For many years Joanna Gabler, inspired by her feeling for color, concentrated almost exclusively on oil painting, as a medium for the finished work she presented to the public, while she continued to work actively in photography as a means to sharpen her vision and relate to the sensual world. In recent years she has experimented with mixed media and collage, and above all the rich, complex imagery she derives from photographs by digital methods.

She has a deep and intimate relationship with color and its healing qualities, which began in the mid-1980’s, when she started working with watercolor and pastels. She developed these further in early 1990’s in a series of art courses (at FIT, the Pratt Institute and the New York Art Students’ League) and in the exploration of various media, from stained glass to painting on silk. Since 1994 her primary medium is oil on canvas.

Joanna’s deep experience of color forms a bridge between her two fields of interest as a painter, spiritual life and nature, which find their expression both in direct, but spiritually inspired representations of nature: portraits of flowers as a visible sign of love in nature and sky-scapes, showing the vastness and everchanging color of clouds and sky and the immense beauty of colors experienced during sunsets, as well as pure meditations from her inner life.

Flowers and Landscapes
The myriad forms, textures, patterns, and colors of flowers create a macrocosm in which we enter within the flowers and experience the space without as a remote and mysterious vastness. Joanna creates entire worlds within the confines of the petals, and her intense expression of her experience leads to a meditative comprehension of these visible signs of love in nature. She calls these paintings portraits of flowers, because they develop from her encounter with each bloom as an individual living organism that makes its own gesture for humans to engage and contemplate. Using dramatic contours and vibrant colors she creates a powerful sense of the flowers’ physical presence and evokes the creative energy they embody in the world.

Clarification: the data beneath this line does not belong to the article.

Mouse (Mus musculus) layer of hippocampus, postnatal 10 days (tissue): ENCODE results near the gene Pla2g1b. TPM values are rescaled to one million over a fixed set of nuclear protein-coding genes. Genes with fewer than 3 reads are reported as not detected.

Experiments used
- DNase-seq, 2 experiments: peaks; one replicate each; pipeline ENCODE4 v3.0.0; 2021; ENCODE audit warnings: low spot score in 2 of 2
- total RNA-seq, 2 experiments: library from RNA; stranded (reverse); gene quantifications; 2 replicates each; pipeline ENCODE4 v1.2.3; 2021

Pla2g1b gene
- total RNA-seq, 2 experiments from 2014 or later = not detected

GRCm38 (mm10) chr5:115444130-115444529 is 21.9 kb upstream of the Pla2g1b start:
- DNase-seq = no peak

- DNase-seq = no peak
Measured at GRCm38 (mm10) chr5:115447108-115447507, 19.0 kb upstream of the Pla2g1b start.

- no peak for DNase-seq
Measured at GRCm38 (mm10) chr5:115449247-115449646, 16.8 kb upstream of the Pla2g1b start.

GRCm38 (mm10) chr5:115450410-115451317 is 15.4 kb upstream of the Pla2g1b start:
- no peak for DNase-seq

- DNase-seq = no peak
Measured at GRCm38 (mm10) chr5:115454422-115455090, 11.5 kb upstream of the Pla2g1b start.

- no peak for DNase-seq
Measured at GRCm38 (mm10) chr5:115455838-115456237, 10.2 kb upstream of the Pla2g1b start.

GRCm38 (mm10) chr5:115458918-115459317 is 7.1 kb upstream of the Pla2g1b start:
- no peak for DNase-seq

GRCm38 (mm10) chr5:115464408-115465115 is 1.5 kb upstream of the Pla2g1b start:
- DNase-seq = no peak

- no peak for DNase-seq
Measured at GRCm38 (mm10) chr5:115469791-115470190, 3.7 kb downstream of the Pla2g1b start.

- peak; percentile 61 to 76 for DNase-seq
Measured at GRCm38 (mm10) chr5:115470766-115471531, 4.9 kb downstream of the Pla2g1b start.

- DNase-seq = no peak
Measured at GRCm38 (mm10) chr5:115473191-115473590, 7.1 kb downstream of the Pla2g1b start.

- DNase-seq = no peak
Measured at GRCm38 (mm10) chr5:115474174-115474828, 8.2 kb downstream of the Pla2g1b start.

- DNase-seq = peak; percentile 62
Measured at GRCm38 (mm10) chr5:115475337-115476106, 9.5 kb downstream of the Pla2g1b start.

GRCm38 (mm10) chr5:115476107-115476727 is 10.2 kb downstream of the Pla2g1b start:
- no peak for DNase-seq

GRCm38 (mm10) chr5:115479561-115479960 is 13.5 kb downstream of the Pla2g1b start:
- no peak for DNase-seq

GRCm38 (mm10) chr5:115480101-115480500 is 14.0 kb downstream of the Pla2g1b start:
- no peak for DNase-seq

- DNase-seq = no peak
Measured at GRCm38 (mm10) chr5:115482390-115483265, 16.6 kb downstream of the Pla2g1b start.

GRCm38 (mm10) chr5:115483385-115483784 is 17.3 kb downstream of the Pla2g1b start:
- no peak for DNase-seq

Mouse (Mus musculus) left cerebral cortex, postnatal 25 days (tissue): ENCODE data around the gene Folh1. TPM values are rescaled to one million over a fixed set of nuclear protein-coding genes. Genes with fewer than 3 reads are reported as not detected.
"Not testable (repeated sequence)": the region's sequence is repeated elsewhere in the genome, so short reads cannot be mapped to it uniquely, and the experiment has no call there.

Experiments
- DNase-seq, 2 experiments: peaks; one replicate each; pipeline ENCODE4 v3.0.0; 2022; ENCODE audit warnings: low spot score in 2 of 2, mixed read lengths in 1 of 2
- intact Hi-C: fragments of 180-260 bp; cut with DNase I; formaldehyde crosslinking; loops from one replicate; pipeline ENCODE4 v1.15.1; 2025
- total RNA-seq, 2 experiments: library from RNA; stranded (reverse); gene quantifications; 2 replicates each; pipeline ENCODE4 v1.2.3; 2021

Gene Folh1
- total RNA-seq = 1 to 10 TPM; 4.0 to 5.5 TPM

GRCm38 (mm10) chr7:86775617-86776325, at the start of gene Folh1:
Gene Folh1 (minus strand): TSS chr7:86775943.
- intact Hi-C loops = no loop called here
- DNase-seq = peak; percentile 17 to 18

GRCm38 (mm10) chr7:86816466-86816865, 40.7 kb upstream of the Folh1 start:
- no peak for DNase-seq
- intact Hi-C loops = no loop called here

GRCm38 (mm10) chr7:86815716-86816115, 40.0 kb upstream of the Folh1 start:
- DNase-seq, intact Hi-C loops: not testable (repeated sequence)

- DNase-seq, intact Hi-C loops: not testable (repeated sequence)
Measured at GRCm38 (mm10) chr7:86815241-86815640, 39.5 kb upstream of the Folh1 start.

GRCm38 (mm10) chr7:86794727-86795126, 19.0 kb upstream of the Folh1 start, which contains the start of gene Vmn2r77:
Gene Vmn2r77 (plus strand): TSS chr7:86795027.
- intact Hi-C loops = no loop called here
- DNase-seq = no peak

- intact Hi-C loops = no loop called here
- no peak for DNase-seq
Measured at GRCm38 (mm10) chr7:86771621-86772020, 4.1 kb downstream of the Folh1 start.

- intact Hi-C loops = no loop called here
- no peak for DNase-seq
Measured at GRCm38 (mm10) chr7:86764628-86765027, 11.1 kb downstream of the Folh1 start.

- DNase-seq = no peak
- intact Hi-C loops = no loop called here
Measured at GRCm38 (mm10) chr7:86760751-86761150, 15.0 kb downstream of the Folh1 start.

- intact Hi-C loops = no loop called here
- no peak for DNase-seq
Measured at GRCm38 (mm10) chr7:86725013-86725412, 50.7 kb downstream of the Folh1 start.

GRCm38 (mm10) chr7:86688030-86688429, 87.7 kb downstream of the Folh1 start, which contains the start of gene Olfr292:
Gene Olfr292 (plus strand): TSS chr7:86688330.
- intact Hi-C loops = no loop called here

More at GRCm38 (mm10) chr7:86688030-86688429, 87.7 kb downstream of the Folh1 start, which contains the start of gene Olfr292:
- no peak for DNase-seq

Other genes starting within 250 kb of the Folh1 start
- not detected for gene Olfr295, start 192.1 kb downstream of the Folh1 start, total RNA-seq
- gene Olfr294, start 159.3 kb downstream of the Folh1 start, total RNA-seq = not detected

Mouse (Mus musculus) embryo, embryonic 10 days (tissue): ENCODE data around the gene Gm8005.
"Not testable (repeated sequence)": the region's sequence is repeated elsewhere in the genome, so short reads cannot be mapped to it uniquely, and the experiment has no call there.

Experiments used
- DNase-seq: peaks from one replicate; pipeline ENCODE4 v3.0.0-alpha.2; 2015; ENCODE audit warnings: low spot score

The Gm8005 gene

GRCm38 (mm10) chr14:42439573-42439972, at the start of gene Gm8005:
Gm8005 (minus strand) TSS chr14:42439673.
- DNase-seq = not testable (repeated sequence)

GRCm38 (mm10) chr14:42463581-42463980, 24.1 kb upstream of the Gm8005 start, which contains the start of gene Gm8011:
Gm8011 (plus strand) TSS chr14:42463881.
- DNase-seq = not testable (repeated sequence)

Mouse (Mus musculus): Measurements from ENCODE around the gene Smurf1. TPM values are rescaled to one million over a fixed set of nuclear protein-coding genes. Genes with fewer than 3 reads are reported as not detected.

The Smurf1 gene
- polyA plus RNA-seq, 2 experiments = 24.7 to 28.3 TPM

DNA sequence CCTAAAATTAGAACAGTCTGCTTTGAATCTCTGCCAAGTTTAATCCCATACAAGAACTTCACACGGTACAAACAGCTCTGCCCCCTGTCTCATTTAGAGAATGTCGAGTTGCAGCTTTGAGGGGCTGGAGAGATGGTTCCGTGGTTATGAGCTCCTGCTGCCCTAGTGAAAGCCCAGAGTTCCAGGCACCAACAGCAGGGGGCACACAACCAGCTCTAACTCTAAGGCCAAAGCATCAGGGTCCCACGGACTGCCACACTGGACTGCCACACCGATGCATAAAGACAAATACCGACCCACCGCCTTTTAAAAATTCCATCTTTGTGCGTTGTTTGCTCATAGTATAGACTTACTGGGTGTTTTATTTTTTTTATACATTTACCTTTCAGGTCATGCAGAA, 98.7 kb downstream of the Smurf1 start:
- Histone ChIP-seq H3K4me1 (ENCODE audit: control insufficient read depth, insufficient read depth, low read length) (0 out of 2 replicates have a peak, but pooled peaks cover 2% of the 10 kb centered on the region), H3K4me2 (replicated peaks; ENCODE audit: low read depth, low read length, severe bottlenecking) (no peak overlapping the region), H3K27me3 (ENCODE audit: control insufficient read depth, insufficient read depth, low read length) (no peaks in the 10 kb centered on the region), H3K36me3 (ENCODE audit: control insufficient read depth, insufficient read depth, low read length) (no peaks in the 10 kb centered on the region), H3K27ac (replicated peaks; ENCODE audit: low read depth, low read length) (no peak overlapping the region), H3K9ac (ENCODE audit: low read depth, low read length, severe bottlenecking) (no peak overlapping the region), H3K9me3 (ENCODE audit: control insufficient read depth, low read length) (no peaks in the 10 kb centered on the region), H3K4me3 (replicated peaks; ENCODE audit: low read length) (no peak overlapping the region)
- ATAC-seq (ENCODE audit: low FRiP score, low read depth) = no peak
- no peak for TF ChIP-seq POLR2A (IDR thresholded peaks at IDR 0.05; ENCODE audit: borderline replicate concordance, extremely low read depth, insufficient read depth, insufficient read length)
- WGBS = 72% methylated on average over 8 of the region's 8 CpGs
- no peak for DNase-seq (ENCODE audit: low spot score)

When Joanna has approached landscape, she looks as much at the sky as at the earth, since the sky is where light and air work their alchemical changes on each other.

Inspired by inner experiences, Joanna’s abstractions and semi-abstractions show a seemingly limitless variety of different colors and forms, which grow organically, one from another. In these paintings she explores themes which have concerned her since she was a student of philosophy at the University of Warsaw: the mystery of the World and Nature, particularly the elements, the seasons, the spiritual forces in nature and man’s relation to them. In these meditations viewers will find manifestations of the artist’s immediate moods and soul-experiences set against a vision of the relation between the divine and the human, in which only a very thin veil separates the visible and invisible worlds. Some meditations are directed at nature, incorporating the elements, the season, and nature-spirits, as expressed in various indigenous cultures, while others are more purely spiritual, ensouling visions of the divine feminine and esoteric Christianity.

Another reoccurring theme of Joanna’s paintings is the Mandala — Mandala as sacred representation of the World and Mandala as healing process.

Joanna’s paintings have been purchased by several American and European private collectors and institutions, and she has had several solo and group exhibitions in New York City and New England.